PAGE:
Concerning Powell’s “chronically abusive childhood,” the record shows that Powell’s father had a drinking problem; his mother was hospitalized for psychiatric problems; his father-figure older brother was murdered; and he witnessed the stabbing death of another brother. A defendant’s difficult childhood is not necessarily entitled to mitigating weight. See, e.g., Loveless v. State, 642 N.E.2d 974, 977 (Ind. 1994) (no weight given where sixteen-year-old defendant had been molested by her father as an infant; witnessed father molest her sisters, cousin, and other young girls; witnessed her parents’ multiple attempts to commit suicide; and witnessed her father attempting to kill her mother); Page v. State, 615 N.E.2d 894, 896 (Ind. 1993) (no weight given where nineteen-year-old defendant was addicted to alcohol and abused by both parents). In this case, the trial court was not obligated to consider Powell’s family background as a mitigating circumstance. By being qualified to serve as a police officer and having served for a number of years, Powell apparently was able to overcome whatever adversity he might have experienced in his youth. There is no indication that Powell’s childhood was relevant to his level of culpability, and the trial court properly ignored it. The same is true for Powell’s claim that he was a good father to his children and stepchildren. We conclude the trial court properly determined the foregoing factors were entitled to no mitigating weight.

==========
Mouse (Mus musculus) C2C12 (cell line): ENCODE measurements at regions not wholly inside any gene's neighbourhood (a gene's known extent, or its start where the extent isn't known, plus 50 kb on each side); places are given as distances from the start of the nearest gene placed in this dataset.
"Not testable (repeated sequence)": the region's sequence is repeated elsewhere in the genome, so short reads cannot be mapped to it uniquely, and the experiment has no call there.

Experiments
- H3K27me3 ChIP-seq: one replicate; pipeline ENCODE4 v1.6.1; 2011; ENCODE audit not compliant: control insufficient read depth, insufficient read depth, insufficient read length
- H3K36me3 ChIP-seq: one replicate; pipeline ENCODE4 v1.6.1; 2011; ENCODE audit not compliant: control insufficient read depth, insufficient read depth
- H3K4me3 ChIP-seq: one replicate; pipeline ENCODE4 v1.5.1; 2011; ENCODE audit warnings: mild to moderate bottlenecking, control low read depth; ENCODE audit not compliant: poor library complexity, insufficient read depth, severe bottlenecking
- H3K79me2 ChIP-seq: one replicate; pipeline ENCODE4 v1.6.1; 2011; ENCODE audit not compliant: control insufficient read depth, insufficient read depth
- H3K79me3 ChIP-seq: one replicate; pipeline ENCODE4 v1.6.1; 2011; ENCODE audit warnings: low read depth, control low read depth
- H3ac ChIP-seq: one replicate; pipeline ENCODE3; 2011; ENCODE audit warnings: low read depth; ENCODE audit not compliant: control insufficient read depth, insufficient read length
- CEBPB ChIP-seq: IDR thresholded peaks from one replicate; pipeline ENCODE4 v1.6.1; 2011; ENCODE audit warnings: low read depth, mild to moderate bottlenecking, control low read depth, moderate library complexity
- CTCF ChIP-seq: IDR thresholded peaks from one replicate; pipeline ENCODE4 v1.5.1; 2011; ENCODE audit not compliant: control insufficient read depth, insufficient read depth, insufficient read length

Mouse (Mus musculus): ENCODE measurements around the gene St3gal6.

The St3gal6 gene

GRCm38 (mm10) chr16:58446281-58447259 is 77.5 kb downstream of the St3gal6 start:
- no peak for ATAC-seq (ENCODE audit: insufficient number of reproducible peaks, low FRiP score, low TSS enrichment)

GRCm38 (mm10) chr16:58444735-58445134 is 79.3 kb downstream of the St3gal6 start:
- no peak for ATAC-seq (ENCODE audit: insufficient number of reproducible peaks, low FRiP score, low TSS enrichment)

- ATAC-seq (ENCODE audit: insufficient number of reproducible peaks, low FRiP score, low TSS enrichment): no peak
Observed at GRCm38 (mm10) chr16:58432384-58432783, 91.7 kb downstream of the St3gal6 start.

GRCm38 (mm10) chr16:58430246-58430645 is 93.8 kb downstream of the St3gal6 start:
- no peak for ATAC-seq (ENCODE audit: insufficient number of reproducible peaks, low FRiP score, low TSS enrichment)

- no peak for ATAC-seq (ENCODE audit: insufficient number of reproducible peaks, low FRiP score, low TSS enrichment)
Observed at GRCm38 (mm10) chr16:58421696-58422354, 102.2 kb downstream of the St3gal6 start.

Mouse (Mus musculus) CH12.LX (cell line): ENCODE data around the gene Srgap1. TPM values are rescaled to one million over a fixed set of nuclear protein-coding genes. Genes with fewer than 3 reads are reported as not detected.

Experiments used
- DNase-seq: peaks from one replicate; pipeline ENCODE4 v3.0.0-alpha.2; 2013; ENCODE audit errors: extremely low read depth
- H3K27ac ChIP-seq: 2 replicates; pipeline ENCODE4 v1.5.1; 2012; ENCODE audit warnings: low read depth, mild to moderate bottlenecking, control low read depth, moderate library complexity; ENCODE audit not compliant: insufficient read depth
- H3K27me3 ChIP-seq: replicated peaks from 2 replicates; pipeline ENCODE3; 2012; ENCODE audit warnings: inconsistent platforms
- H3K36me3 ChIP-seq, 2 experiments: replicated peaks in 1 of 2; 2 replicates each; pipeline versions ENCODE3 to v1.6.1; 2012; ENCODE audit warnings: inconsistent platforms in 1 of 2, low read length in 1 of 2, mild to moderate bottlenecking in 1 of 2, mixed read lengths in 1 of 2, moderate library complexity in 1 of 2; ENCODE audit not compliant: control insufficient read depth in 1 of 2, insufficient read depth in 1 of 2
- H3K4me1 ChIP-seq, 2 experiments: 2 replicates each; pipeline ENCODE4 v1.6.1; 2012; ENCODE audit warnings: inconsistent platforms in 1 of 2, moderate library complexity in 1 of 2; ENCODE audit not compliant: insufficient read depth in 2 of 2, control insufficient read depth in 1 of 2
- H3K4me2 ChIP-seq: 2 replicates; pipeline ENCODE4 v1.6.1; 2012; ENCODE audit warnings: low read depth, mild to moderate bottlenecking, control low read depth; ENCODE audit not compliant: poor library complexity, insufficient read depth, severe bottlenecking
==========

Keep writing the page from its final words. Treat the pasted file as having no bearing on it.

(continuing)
As for Powell’s complaint that the trial court failed to balance substantial mitigating factors against the aggravating factors, as explained by the foregoing discussion, there was only one proper mitigating factor that the trial court found: lack of criminal history. Because the trial court improperly relied on the “committing a forcible felony while wearing a garment designed to resist the penetration of a bullet” aggravator, we are left with a single aggravator: the nature and circumstances of the crime. However, the manner and circumstances in which a crime is committed can be considered as an aggravating circumstance. Georgopulos v. State, 735 N.E.2d 1138, 1144 (Ind. 2000). Also, a single aggravating circumstance is adequate to justify a sentence enhancement. Hawkins v. State, 748 N.E.2d 362, 363 (Ind. 2001). In this case, identifying the nature and circumstances of Powell’s crime, the trial court noted Powell’s abuse of police power and breach of public trust; the fact that his acts not only resulted in a death but also severe injury to a young woman and a minor child; and that the crime was motivated by drugs and money. The trial court gave substantial aggravating weight to the nature and circumstances of Powell’s crime finding them to be “[t]he main aggravating factor[s] in this case.” R. at 1970. This sole aggravating factor outweighs the single mitigating factor even though one of the aggravators was invalid. See footnote See, e.g., Walter v. State, 727 N.E.2d 443, 447 (Ind. 2000) (“Even when a trial court improperly applies an aggravator, a sentence enhancement may be upheld if other valid aggravators exist.”).